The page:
Reliance on Technology to Improve Public Access to Data

According to EPA’s proposal, one of the top goals of the e-reporting rule is to provide the public broad and simplified access to compliance and enforcement information about every regulated entity that reports under the NPDES permitting program. Environmental groups, as well as enforcement authorities, are certain to make extensive use of the central databases of all NPDES information that the agency plans to make available. The availability of information will empower communities to play an active role in compliance oversight and improve the performance of both the government and regulated entities, according to EPA.

Specifically, under the proposal, any reports or forms that are currently being submitted to an NPDES permitting authority in written paper format would instead need to be submitted electronically by the permittee to EPA through the National Environmental Information Exchange Network. Under the proposal, electronic submission would be required from for the following data types—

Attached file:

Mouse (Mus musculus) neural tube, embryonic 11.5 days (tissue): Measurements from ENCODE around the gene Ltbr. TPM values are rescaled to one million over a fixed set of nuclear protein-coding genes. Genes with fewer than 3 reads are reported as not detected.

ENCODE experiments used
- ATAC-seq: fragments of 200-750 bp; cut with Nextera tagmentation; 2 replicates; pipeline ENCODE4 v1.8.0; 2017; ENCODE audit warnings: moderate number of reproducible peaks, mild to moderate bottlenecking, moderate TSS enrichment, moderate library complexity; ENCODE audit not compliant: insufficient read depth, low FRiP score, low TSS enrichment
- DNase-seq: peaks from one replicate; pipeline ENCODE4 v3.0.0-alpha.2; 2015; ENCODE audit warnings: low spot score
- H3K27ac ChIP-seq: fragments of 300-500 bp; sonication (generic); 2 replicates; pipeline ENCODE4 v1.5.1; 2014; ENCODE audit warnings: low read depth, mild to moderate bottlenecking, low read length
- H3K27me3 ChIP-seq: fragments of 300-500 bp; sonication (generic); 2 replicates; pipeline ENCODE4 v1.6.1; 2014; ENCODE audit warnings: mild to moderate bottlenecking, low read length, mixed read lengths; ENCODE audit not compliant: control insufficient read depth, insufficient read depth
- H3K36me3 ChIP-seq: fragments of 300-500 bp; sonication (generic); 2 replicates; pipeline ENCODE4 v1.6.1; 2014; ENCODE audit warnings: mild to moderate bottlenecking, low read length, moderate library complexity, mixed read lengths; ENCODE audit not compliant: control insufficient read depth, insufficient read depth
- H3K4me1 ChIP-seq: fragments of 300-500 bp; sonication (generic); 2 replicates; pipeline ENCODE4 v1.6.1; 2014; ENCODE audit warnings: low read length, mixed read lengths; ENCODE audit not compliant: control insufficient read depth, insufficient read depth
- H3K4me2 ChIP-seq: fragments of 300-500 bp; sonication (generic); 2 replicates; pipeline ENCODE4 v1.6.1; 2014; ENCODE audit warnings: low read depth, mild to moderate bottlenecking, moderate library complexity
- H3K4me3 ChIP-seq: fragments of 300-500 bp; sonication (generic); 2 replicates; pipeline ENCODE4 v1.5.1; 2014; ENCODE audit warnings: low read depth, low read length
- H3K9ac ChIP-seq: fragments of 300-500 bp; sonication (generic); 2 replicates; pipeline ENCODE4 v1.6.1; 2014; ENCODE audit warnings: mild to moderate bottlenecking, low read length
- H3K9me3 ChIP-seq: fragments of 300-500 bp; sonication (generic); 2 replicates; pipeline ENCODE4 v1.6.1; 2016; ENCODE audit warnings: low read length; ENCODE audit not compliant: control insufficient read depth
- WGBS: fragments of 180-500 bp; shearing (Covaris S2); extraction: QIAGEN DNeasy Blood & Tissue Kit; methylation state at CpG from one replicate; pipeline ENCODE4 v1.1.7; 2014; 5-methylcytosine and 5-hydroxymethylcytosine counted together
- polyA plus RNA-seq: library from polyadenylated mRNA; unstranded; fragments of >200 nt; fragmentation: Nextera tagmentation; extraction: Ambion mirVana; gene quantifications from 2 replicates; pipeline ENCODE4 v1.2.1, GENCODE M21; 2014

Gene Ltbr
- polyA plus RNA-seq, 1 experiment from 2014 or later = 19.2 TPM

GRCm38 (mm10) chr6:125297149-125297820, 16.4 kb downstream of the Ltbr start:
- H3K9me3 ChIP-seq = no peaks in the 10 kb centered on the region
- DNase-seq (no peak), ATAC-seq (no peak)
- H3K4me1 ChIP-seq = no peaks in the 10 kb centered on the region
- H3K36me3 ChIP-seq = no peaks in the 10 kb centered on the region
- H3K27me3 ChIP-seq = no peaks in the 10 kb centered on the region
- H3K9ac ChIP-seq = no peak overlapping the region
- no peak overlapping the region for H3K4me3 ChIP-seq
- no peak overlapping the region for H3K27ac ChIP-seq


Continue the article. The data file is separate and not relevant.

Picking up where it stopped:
• Discharge Monitoring Reports (DMRs)
  • Notices of Intent (NOI) to discharge in compliance with a general permit
  • Notices of Termination of coverage (NOT)
  • Certifications (e.g., no-exposure certification)
  • Low-erosivity waivers and other general permit waivers
  • Program reports

While the proposed rule changes the method by which information on NPDES permits is submitted, it does not increase the amount of information required from NPDES-permitted facilities under existing regulations. Authorized NPDES permitting authorities (e.g., states, tribes and territories) would continue to receive this information, and could have the opportunity to be designated to receive the information first and pass it along to EPA.

The proposed rule would also require states, tribes, and territories that are authorized to implement the NPDES program to report to EPA information they currently maintain on NPDES-permitted sites and facilities, including the following information:

  • Facility information from NPDES permit applications;
  • Permit information including outfalls, limits, and permit conditions;
  • Compliance determination information including that from inspections;